O Is for Outlaw Social Concerns

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An Unsuitable Genre for a Feminist?" is the title of Cora Kaplan's article in Women's Review discussing women writing detective fiction (1986). The question is a valid one, for the drive of detective fiction, the genre to which O Is for Outlaw belongs, is toward a goal that upholds the law and maintains or restores social order, and sees that justice is done. Subsequently, the detective novel tends toward a conservative ending in support of the status quo. Since this status quo favors the masculine, how, indeed, might women make use of the genre without perpetuating the patriarchal ideologies that underlie it?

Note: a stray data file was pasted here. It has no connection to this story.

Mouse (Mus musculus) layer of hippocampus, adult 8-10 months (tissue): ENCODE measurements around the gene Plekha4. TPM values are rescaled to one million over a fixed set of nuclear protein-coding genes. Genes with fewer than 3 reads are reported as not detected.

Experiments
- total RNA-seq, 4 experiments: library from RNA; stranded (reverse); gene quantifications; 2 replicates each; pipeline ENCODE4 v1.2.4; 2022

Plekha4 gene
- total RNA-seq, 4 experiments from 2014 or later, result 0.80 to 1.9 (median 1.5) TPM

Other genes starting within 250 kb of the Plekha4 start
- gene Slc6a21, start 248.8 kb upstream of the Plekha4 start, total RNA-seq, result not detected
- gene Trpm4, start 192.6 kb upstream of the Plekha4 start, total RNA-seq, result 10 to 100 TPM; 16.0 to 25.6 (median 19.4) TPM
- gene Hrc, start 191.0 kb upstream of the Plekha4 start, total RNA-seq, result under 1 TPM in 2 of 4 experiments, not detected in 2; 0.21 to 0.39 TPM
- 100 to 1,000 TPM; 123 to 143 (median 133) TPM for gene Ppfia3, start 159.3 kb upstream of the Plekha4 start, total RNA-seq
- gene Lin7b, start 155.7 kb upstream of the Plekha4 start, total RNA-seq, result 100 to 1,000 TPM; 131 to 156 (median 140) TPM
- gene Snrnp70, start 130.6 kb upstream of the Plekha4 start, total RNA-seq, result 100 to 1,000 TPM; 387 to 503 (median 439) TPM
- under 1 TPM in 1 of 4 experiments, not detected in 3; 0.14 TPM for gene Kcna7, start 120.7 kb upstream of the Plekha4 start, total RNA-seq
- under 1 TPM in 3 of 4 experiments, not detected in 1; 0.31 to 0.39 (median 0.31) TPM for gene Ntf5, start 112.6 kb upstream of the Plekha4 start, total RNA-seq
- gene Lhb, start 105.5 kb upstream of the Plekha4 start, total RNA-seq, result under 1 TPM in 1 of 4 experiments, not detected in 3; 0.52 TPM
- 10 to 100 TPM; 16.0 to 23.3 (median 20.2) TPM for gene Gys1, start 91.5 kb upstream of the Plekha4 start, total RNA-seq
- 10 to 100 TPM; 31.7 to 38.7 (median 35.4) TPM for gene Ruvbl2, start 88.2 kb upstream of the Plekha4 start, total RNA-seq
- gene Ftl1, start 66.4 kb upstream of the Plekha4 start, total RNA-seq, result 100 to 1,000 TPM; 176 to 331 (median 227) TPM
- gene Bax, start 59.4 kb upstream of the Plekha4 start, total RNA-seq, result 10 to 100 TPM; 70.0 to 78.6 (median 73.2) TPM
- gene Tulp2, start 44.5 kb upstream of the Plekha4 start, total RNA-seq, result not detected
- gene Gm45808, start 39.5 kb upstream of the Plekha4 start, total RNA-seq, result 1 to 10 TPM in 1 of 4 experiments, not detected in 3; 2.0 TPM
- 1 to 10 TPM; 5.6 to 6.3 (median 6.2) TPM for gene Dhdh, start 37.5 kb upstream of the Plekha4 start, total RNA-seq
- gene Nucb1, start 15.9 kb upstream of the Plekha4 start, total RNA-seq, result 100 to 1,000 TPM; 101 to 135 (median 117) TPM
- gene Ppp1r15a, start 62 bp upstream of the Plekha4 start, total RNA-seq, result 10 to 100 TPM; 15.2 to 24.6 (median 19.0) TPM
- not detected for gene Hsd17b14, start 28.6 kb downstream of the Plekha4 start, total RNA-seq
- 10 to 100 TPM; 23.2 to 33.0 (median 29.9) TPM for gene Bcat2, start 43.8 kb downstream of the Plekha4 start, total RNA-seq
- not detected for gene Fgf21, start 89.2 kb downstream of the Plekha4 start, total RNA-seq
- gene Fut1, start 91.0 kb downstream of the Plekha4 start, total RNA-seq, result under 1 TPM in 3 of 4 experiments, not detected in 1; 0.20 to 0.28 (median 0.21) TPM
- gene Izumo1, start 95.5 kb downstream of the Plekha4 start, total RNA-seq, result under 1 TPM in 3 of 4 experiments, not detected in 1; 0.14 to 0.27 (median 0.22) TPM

Into the generic framework Sue Grafton inserts her central protagonist, Kinsey Millhone, a thirty-six-year-old female private investigator. But, can a woman's presence in what is conventionally thought of as a man's role, both in life and in literature, make any difference? Although Millhone's character stems...

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This section contains 1,086 words
(approx. 4 pages at 300 words per page)
Buy the O Is for Outlaw Short Guide
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O Is for Outlaw from Gale. ©2005-2006 Thomson Gale, a part of the Thomson Corporation. All rights reserved.
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